(My 2-year-old colt by Caleb’s Posse / Photo by Gene McLean)
The late, great Herb Stevens used to have an old saying that he would readily share while having breakfast at the Keeneland kitchen. In-between bites of scrambled eggs, bacon and a few grits, the old, veteran, hard-boot trainer from Versailles would spit out knowledge and a little bit of food gravel easily, and without warning:
“You never see a guy committing suicide a with a good 2-year-old in the barn,” Herb would allow.
Then, like a delay of a 2-year-old leaving the starting gate for the very first time, he would grin, a bit.
Table guests, wiping off the flying food fire, would laugh, and nod their heads in agreement with the home spun logic.
But Herb knew what he was talking about alright.
After all, in 1979, Herb Stevens trained a little rocket ship named Rockhill Native. He was the 2-year-old champion that year, having won the Cowdin, the Futurity and the Sapling Stakes, in addition to the Jefferson Cup for owner Harry A. Oak.
In addition, he was also first in the Hopeful Stakes, but was disqualified from that and placed sixth for interference. You didn’t want to get into that discussion at breakfast. That was really fodder for the fire. Yet, we digress.
For all those of us that dream of having a Rockhill Native come along, Herb Stevens was correct — of course. Dreams run about as fast as the best Thoroughbreds.
Winner’s circle pictures. Stakes race glamour. Headlines and snapshots. And, a trip down the Triple Crown road all the way to glory on that riveting First Saturday in May.
Dreams created and caused by a 2-year-old colt. No matter the pedigree. No matter the size. No matter the chances — which rival a fat old man getting a date with Sandra Bullock. Dreams, none the less. And, as Herb would say, no chance of suicidal thoughts. No chance.
And, we are no different — of course.
(Although he was a June foal, the colt already stands a tad over 15 hands / Photo by Gene McLean)
Last Thursday, I travelled out to the gorgeous Buck Pond Farm in Versailles, the home of good friend Doug Arnold. In a plush field of green, that rivaled any Irish lawn, I caught the glimpse and picture of my 2-year-old colt by Caleb’s Posse — whom I own with good friends Tina Halpain and Jace Barbin. The colt is the first and only son from my mare, Diamond Seeker, whom I just lost from a bout of colic. So very sad.
Yet, undoubtedly, Diamond Seeker would be very proud of her first born.
Since the colt was a June foal, we took our time with his early development. My good friend and trainer, Buff Bradley, took him in at the beginning of this year to house and feed. Buff’s top assistant at the farm, Maria Kabel, took care of him like the colt was her own flesh and blood.
But about a month ago, Buff and Maria thought it was time to send him off to boarding school. Down the road to Buck Pond. Where he would be united with the personal, heady, and expert trainer Joe McSorely — a native of Ireland and a former assistant to the likes of Hall of Fame trainer Charlie Whittingham.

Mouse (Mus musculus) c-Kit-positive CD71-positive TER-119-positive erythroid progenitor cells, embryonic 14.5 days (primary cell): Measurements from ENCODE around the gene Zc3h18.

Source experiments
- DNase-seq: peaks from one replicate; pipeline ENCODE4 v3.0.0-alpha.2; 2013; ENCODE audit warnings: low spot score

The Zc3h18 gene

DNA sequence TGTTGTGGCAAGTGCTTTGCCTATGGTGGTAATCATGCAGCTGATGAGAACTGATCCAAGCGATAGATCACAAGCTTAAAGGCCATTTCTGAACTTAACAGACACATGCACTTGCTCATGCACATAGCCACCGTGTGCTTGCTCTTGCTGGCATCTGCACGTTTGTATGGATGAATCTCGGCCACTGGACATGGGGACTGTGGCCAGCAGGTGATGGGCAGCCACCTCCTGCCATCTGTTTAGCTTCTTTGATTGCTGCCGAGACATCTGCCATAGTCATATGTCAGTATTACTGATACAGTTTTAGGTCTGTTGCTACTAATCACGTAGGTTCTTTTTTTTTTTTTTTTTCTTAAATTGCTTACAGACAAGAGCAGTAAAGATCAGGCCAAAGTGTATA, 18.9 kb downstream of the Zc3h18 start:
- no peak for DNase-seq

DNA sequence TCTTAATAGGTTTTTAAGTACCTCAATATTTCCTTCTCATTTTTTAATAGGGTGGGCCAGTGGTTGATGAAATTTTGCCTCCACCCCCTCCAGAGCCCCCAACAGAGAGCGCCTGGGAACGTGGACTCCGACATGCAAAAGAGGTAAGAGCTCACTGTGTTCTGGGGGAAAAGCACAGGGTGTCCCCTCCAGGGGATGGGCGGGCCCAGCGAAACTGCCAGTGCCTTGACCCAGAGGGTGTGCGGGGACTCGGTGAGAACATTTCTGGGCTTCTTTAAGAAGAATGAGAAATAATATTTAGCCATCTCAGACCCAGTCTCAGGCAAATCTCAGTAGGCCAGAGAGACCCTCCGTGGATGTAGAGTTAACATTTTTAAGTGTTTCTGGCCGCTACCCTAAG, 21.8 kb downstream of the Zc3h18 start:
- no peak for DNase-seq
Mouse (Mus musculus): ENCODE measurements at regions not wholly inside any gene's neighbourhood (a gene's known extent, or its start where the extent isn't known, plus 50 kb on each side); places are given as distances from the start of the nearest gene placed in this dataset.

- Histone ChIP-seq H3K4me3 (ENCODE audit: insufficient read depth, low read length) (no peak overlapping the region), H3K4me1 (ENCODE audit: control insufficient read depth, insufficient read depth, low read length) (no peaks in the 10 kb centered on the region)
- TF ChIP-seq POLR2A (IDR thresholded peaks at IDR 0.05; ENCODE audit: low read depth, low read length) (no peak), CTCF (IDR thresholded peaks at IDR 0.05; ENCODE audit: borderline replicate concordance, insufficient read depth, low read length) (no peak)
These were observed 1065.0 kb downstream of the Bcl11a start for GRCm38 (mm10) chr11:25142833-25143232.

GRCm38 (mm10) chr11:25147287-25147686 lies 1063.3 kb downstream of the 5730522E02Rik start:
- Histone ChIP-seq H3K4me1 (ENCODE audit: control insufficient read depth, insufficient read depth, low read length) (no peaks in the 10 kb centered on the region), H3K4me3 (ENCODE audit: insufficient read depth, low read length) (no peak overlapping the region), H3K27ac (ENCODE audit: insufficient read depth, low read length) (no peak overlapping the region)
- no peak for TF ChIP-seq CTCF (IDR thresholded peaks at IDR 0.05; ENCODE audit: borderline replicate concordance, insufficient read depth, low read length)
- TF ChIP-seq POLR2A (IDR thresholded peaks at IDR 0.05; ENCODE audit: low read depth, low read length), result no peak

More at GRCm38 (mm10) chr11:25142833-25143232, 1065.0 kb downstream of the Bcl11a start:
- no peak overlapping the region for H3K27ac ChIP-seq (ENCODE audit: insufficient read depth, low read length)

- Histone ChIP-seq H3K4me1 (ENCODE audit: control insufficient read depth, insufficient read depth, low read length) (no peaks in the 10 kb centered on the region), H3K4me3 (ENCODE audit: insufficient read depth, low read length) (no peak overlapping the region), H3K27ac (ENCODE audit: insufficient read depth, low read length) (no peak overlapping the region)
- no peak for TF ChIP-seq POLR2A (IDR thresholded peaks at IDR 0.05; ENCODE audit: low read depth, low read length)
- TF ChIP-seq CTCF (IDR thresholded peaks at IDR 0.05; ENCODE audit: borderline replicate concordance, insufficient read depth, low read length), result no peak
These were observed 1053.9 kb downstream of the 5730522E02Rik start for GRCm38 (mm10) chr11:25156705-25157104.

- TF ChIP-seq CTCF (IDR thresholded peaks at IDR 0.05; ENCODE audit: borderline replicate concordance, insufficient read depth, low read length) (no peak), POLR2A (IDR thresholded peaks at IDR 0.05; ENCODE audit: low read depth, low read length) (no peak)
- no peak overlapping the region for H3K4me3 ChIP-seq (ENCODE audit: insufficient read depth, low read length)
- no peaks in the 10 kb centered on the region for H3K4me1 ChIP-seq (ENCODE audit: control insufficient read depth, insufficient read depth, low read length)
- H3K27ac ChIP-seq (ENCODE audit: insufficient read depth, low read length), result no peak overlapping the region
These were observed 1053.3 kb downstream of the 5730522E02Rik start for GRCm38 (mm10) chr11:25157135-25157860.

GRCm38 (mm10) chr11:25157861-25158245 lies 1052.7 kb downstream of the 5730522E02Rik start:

If you love Thoroughbreds and have never met Joe, you should take the time to make the introduction. He is an absolute delight. Friendly. Casual. Funny. Speaks with an accent, and poetry in motion that reminds one of an Irish limerick. And, he is as free with the advice and counsel as he is observant and demanding of his young pupils.
So, as I watched my young colt roll over the beautiful hills of green lush, Joe and I watched and chatted like proud parents and grand-parents.
He jogged 11/2 miles on the “wrong way” (clockwise) up and over, down and around. Then, Lindsey, the colt’s exercise rider and companion, turned him around and he galloped the “American” way over the same course. The horse looked beautiful and happy. The rider looked pleased.
Joe and I looked impressed. As he duo finished up their lessons, they headed back to us on a slow walk and then turned slowly, and quietly to stand and give the hillside course one final look.
“I like him. I really do,” said Joe. “He has not done one thing wrong since he has been here, and he has learned his lessons very well. I think he is ready to graduate. I think it is time for him to go to the next level.
“I was going to call Buff today, and tell him he is ready to go to the track,” Joe said. “He is ready.”
I was ready to jump out of my skin. “Really?” I asked. “You think he can go on with it?”
Joe looked at me like I was a kid at Christmas time. “Yep. It’s time to find out, right?”
It is time. Time to dream. Time to go to Churchill Downs in the mornings. Time to put in the miles. Time to get educated about the starting gate. Time to find out there are other horses — like lots of them — that will share the track with you. Time to find out if he can really run. Time to run.
The first of this week, a truck and van will roll into Buck Pond and pick up a new student. Time to move from the boarding school to the real deal. Time to take the next step.
Herb Stevens was right when he spoke of what a 2-year-old can do for a man’s soul, perspective, and mind-set. The last few days, I have walked a little taller and straighter. The last few days, I have a bounce to my spirit and my stride. The last few days, I find myself smiling for no apparent reason.
If you have a nice 2-year-old in the barn, you don’t think about suicide. You think about the future.
Future…here we come.